For the week, stocks couldn’t maintain record highs reached earlier, despite strong corporate earnings reports. Only the S&P 500 and the Global Dow were able to end the week in positive territory, while the Dow, the Nasdaq, and the Russell 2000 each fell. Treasury yields, the dollar, and crude oil prices all closed the week up. Market sector performance was mixed, with energy, financials, communication services, real estate, and consumer discretionary ending the week ahead, while health care and information technology declined.
Last Week’s Economic News
- Following its meeting last week, the Federal Open Market Committee decided to maintain the target range for the federal funds rate at 0.00%-0.25%. The Committee indicated that it expects to maintain this target range until labor market conditions have reached maximum employment and inflation has risen to 2.0% and is on track to moderately exceed 2.0% for some time with the objective that inflation averages 2.0% over time. In addition, the Federal Reserve will continue to increase its holdings of Treasury securities by at least $80 billion per month and of agency mortgage-backed securities by at least $40 billion per month until substantial further progress has been made toward the Committee’s maximum employment and price stability goals. It is worth noting that the Committee would be amenable to adjusting its current monetary stance if risks emerge that could impede the attainment of the Committee’s stated goals of maximum employment and inflation averaging at least 2.0% over the longer term.
- According to the latest report from the Bureau of Economic Analysis, gross domestic product increased 6.4% in the first quarter of 2021. This initial estimate is based on data that is incomplete and likely to be revised in the second and third estimates to follow in May and June. Nevertheless, the estimate of first-quarter economic growth exceeds the fourth quarter 2020 rate of 4.3%. The increase in first quarter GDP reflected the continued economic recovery, reopening of establishments, and continued government response related to the COVID-19 pandemic. In the first quarter, government assistance payments, such as direct economic impact payments, expanded unemployment benefits, and Paycheck Protection Program loans, were distributed to households and businesses. Compared to the fourth quarter of 2020, the first-quarter GDP saw a 10.7% increase in personal consumption expenditures, a 41.4% jump in nondurable goods, and a 23.6% rise in durable goods.
- In March, personal income increased 21.1% and disposable personal income rose 23.6% — both figures impacted by increased employment and stimulus payments. Consumer spending, as measured by personal consumption expenditures, advanced 4.2% in March. Consumer prices increased 0.5%. Prices, less energy and food, climbed 0.4%. Over the 12 months ended in March, prices for consumer goods and services have risen 2.3%, personal income has risen 6.1%, disposable personal income has climbed 7.0%, while personal consumption expenditures have fallen 2.7%.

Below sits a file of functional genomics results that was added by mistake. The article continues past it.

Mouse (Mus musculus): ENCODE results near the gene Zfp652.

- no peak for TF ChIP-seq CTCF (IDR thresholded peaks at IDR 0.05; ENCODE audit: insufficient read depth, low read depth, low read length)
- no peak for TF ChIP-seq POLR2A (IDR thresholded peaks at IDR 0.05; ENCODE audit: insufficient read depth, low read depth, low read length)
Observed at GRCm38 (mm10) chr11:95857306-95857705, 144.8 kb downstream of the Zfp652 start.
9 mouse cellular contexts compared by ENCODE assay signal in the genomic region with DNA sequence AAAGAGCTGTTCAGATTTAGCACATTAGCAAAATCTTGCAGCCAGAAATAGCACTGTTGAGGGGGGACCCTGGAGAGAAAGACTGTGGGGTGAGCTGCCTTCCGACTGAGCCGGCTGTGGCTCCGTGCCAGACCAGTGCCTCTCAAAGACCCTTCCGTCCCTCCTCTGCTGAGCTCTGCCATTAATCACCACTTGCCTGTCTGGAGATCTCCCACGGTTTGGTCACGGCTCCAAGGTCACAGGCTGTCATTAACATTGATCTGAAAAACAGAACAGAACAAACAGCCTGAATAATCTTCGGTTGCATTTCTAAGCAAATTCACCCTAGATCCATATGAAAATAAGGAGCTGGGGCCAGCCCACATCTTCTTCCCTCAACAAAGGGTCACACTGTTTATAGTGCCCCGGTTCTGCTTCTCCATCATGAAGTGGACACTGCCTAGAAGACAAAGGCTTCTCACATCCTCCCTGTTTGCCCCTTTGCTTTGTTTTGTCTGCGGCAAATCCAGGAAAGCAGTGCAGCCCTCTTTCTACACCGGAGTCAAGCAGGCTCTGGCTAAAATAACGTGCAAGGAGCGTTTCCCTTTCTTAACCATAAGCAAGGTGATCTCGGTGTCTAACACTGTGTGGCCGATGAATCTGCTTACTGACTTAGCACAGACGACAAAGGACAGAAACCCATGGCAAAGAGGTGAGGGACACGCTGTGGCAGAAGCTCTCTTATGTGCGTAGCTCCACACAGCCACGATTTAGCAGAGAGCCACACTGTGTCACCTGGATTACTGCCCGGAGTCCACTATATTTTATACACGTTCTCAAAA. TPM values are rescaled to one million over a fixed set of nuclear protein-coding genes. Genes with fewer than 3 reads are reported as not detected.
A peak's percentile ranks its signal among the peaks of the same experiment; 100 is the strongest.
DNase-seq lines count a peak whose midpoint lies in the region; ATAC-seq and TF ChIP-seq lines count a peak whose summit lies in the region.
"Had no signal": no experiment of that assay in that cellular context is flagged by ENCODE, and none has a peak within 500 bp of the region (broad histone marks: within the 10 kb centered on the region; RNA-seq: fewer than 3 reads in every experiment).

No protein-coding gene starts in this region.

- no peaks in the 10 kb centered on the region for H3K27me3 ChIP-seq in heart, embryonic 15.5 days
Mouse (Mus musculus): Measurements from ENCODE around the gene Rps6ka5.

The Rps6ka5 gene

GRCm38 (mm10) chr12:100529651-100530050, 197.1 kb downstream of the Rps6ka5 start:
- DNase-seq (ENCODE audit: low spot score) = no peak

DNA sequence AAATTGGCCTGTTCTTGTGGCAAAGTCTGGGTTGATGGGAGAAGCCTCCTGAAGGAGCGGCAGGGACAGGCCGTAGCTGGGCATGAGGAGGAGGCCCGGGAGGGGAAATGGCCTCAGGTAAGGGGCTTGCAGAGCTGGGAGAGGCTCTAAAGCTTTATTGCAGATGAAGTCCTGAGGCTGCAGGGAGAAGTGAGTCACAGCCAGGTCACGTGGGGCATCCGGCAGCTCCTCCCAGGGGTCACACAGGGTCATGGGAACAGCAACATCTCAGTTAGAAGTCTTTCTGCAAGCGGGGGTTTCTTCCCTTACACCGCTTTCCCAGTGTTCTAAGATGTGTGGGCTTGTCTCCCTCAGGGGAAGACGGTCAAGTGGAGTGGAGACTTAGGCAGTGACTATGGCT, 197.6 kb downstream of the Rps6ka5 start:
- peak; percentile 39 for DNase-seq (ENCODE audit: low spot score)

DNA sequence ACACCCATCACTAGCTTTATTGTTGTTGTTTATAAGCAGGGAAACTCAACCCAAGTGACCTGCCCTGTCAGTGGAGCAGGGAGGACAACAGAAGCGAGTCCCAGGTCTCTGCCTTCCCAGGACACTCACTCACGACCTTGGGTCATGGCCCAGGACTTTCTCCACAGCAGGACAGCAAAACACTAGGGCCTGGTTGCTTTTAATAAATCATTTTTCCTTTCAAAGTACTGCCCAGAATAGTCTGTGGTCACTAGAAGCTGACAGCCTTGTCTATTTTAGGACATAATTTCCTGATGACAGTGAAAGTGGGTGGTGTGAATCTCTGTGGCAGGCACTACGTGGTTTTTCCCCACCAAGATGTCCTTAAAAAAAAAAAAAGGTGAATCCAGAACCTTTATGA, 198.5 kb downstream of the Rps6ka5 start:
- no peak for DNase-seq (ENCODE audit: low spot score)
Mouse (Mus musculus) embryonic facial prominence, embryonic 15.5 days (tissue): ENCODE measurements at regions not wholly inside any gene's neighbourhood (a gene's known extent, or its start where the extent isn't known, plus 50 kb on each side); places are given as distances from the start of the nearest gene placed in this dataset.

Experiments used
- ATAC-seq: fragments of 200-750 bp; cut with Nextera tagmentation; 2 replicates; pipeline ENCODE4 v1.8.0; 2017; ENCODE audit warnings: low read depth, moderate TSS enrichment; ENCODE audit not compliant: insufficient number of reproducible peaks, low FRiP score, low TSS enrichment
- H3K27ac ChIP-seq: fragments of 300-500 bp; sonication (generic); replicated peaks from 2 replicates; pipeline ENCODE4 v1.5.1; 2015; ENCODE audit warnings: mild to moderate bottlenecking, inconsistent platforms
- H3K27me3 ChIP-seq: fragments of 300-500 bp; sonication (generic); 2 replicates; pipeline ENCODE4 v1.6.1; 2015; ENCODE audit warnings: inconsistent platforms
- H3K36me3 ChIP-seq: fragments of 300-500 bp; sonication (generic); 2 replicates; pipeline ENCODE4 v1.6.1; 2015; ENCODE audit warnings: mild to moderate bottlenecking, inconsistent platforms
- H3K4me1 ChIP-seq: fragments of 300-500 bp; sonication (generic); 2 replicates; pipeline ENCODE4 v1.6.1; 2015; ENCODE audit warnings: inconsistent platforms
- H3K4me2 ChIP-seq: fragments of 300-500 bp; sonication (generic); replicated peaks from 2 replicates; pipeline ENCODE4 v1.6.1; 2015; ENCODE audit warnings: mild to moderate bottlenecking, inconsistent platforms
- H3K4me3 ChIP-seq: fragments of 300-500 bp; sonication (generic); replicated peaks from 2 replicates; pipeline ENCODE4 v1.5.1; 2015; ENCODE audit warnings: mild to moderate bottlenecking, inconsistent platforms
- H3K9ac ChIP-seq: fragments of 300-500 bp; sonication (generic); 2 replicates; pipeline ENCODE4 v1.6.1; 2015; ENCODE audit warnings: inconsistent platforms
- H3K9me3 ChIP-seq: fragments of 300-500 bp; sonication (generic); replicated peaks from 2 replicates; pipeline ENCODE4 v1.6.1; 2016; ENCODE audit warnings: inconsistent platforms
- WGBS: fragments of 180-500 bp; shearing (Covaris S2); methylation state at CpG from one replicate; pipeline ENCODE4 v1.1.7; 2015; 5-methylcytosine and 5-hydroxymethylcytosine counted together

- According to the latest report from the Census Bureau, new orders for durable goods increased 0.5% in March and are up 10.9% since March 2020. Excluding transportation, new orders rose 1.6%. Excluding defense, new orders advanced 0.5%. In March, shipments of durable goods climbed 2.5%, unfilled orders increased 0.4%, and inventories rose 1.0%. March saw new orders for capital goods drop 3.5%, pulled lower by new orders for nondefense capital goods, which fell 4.7%. New orders for defense capital goods increased 3.8%.
- The international trade deficit was $90.6 billion in March, up $3.5 billion, or 4.0%, from February. Exports of goods for March were $142.0 billion, $11.4 billion, or 8.7%, more than February exports. Imports of goods for March were $232.6 billion, $14.9 billion, or 6.8%, more than February imports. Over the last 12 months ended in March, exports have increased 11.5%, while imports have advanced 20.6%.
- Jobless claims continue to ease as the employment sector slowly recovers from the impact of the pandemic. For the week ended April 24, there were 553,000 new claims for unemployment insurance, a decrease of 13,000 from the previous week’s level, which was revised up by 19,000. This is the lowest level for initial claims since March 14, 2020, when it was 256,000. According to the Department of Labor, the advance rate for insured unemployment claims was 2.6% for the week ended April 17, unchanged from the previous week’s rate. For comparison, during the same period last year, there were 3,451,000 initial claims for unemployment insurance, and the insured unemployment claims rate rose to 12.1% as the effects of the pandemic continued to impact the labor market. The advance number of those receiving unemployment insurance benefits during the week ended April 17 was 3,660,000, an increase of 9,000 from the prior week’s level, which was revised down by 23,000.
Eye on the Week Ahead
Economic reports out the first week of May focus on manufacturing and employment. The manufacturing sector continued to advance in March and should maintain that trend in April. March saw an impressive 916,000 new jobs added. Some economists are predicting that the new hires in April will exceed 500,000 — a clear sign that businesses are recovering from the effects of the pandemic.